ASA 125th Meeting Ottawa 1993 May

3aMU3. Anomalies in the neural tonotopic-synchrony pattern as the basis for the segregation of tones.

William Morris Hartmann

Dept. of Phys., Michigan State Univ., East Lansing, MI 48824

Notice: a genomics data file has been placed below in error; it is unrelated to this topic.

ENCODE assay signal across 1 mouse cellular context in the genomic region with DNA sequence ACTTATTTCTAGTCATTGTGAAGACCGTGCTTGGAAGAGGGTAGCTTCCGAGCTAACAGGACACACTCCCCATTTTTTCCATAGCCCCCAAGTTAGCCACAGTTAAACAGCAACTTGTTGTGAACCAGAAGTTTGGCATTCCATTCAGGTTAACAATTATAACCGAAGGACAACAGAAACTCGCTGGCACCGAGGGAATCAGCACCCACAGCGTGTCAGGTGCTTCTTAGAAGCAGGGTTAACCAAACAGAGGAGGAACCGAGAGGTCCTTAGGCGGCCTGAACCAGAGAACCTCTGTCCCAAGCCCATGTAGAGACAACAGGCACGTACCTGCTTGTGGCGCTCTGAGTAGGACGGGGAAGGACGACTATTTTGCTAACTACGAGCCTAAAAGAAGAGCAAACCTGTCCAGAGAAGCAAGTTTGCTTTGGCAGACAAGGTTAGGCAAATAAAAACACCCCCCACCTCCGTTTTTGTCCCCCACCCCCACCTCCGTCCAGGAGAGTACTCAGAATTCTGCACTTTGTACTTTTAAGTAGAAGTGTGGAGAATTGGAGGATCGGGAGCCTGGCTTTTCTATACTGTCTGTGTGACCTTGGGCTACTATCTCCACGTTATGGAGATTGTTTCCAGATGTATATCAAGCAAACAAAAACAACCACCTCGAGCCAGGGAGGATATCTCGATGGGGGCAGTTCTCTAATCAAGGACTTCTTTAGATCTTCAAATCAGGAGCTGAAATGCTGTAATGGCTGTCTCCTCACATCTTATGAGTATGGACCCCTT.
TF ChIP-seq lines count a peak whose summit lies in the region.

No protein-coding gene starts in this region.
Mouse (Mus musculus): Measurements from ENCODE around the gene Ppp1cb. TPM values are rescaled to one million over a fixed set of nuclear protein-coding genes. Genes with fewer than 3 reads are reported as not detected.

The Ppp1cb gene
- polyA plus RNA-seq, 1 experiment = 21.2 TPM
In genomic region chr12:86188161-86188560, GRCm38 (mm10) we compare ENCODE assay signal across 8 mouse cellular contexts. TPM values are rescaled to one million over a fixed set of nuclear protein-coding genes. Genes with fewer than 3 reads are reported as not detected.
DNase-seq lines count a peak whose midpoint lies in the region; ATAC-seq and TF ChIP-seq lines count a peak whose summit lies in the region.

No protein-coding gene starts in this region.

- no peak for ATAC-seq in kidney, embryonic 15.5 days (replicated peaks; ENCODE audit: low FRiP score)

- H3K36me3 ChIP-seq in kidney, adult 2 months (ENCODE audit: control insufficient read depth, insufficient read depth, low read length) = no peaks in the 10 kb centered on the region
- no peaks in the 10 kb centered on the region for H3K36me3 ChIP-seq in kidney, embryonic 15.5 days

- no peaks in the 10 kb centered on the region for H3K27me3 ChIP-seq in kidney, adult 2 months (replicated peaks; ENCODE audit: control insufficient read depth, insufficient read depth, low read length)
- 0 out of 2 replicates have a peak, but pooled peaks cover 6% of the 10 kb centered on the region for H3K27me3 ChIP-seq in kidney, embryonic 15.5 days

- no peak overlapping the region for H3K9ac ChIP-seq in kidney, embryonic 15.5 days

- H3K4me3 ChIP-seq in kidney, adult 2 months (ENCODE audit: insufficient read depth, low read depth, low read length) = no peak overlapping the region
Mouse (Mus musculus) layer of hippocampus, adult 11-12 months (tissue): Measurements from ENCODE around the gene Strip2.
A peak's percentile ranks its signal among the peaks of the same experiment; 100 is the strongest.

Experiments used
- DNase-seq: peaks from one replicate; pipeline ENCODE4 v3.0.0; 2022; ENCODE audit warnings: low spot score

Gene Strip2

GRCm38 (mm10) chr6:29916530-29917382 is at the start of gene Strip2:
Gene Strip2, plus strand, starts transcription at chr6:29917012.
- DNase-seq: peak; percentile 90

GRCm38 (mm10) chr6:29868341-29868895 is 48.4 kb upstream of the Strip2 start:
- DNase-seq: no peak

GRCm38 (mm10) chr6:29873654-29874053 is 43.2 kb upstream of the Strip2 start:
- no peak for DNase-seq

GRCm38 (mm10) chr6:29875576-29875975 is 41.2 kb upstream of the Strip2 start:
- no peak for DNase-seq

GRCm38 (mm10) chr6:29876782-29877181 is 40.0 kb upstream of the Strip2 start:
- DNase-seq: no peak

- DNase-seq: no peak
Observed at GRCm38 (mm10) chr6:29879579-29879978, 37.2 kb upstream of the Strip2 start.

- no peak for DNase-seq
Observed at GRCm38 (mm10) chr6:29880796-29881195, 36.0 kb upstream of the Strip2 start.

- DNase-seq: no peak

It is possible to envision a comprehensive model for the segregation and integration of tones based upon synchrony and asynchrony of neural excitation patterns. Evidence for this model comes from experiments on mistuned harmonic matching, simultaneous and sequential octave tuning, and FM incoherence detection with harmonic and inharmonic tones. Such a model has the conceptual advantage of unifying temporal effects and mistuning effects upon segregation. A central remaining question in the formulation of this model is the role of tonotopic analysis. There is, in fact, tonal segregation attributable entirely to tonotopic oddity. More than that, there are tonotopic effects on the processing of synchrony anomalies. These can be seen in mistuned harmonic detection experiments with neighboring harmonics removed, or with added constant remote inharmonic confuser, or with several mistuned harmonics that are themselves either mutually synchronous or asynchronous. Such experiments have suggested a tuned-autocorrelator model with a bandwidth of about two critical bands. Tonotopically based synchrony models are, in turn, challenged by experiments on cross-channel interaction where excitation at intervening tonotopic sites has been deliberately squelched. [Work supported by the NIDCD, DC 00181.]